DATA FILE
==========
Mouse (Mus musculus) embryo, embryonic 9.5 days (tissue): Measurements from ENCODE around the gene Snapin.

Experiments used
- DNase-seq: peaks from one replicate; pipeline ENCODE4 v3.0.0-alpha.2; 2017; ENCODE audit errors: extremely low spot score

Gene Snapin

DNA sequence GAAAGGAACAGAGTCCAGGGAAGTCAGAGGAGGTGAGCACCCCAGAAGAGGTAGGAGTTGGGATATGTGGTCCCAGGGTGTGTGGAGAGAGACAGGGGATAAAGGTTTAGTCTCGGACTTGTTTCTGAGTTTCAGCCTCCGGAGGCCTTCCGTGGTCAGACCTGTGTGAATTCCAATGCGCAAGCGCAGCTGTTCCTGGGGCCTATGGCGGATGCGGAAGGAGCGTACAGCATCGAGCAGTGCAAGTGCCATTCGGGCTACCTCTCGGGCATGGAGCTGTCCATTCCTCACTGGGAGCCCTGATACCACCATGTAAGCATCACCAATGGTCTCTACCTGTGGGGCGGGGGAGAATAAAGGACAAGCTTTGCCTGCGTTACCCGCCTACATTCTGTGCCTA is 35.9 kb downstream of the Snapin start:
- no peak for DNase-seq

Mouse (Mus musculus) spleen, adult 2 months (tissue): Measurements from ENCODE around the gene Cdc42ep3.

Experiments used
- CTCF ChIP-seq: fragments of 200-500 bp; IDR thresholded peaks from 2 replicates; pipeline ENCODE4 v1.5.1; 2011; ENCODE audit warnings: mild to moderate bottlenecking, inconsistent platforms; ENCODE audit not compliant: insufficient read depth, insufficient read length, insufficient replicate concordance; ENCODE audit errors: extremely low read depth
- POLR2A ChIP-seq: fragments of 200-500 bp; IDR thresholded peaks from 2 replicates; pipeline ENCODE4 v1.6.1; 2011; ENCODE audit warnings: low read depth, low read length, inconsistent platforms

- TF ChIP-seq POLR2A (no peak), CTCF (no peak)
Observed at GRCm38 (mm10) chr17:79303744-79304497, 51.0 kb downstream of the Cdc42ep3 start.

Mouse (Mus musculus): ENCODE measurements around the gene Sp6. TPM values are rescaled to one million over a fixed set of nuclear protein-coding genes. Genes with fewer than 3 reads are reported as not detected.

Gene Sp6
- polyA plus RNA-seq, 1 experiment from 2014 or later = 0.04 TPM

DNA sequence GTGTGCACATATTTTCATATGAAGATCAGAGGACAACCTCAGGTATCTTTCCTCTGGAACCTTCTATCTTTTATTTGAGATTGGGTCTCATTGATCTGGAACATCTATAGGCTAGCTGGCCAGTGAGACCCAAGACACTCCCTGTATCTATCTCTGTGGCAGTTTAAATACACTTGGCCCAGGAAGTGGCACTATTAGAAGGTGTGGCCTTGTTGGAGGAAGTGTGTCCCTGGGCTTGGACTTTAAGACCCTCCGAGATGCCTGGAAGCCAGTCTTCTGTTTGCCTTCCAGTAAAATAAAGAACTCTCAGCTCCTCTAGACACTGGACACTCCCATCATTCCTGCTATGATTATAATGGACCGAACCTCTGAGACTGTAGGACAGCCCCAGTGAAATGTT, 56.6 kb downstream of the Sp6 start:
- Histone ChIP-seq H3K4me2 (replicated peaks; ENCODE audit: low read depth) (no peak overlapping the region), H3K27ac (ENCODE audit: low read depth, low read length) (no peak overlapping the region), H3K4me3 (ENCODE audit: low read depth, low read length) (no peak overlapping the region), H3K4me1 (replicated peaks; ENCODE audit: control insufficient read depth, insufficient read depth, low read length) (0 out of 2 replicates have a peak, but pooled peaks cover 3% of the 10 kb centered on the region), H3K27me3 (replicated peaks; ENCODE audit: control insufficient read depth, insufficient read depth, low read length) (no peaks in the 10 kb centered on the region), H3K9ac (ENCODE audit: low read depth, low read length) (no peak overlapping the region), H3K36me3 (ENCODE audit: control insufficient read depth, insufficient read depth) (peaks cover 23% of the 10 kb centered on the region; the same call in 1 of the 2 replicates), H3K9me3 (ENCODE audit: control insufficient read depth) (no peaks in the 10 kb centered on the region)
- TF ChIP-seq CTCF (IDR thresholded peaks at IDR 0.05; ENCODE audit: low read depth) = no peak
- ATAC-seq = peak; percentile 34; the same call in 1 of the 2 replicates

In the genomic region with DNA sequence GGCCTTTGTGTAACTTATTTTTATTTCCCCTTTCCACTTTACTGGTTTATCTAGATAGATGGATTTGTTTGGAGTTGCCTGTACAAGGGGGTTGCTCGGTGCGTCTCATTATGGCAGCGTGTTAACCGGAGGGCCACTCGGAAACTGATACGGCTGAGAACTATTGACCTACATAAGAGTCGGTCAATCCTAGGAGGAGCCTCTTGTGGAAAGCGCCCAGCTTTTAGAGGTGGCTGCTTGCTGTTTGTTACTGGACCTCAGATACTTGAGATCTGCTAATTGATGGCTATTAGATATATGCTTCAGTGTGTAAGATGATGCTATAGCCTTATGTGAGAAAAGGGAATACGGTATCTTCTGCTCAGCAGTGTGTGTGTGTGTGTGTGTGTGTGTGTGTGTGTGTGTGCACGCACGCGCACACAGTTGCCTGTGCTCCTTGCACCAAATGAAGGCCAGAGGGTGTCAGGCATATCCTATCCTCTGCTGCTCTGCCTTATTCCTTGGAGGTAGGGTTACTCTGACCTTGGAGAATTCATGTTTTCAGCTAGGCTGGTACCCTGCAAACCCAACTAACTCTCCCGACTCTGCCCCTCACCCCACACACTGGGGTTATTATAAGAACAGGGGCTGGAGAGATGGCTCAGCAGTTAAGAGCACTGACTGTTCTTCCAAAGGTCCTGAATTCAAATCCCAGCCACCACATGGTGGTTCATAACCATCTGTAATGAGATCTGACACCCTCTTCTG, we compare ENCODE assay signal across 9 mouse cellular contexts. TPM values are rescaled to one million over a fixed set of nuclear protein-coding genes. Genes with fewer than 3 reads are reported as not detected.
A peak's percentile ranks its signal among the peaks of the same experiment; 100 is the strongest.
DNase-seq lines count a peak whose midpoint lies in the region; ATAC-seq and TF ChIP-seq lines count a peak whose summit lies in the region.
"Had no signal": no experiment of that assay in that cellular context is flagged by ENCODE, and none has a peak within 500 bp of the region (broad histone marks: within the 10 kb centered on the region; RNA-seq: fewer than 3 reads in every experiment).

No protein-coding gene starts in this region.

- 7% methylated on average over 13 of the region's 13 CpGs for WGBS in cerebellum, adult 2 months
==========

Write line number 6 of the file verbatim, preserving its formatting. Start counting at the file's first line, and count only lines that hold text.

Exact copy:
- no peak for DNase-seq